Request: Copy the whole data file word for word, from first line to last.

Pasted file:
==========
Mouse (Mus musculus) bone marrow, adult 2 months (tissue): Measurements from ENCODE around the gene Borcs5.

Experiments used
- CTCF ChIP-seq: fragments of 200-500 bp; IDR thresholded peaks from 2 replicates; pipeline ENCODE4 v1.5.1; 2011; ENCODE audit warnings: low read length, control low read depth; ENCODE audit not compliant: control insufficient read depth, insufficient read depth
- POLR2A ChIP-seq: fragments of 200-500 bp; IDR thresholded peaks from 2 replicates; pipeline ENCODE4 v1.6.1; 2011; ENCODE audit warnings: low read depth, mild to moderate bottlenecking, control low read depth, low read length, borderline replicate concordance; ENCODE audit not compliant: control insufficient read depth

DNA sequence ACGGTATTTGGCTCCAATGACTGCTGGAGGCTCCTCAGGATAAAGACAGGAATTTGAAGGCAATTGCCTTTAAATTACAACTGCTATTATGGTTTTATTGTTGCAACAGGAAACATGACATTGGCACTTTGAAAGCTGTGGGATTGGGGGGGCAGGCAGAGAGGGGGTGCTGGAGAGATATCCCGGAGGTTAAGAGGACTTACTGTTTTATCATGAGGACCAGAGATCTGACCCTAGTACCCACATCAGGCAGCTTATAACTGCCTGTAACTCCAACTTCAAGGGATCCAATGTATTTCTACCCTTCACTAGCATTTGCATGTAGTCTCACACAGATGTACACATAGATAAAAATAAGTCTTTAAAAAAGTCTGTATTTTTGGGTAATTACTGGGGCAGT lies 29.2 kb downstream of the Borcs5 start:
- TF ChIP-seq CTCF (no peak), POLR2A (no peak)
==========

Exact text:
Mouse (Mus musculus) bone marrow, adult 2 months (tissue): Measurements from ENCODE around the gene Borcs5.

Experiments used
- CTCF ChIP-seq: fragments of 200-500 bp; IDR thresholded peaks from 2 replicates; pipeline ENCODE4 v1.5.1; 2011; ENCODE audit warnings: low read length, control low read depth; ENCODE audit not compliant: control insufficient read depth, insufficient read depth
- POLR2A ChIP-seq: fragments of 200-500 bp; IDR thresholded peaks from 2 replicates; pipeline ENCODE4 v1.6.1; 2011; ENCODE audit warnings: low read depth, mild to moderate bottlenecking, control low read depth, low read length, borderline replicate concordance; ENCODE audit not compliant: control insufficient read depth

DNA sequence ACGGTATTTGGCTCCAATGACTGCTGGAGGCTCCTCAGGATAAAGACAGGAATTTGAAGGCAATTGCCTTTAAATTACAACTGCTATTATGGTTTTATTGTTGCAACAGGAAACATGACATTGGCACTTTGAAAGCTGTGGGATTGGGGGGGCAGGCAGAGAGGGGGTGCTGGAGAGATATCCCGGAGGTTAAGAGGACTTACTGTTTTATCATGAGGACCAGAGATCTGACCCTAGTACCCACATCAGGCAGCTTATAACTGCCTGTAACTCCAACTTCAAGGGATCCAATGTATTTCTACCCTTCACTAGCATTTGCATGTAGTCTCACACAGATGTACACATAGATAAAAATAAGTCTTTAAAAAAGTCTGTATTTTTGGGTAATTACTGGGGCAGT lies 29.2 kb downstream of the Borcs5 start:
- TF ChIP-seq CTCF (no peak), POLR2A (no peak)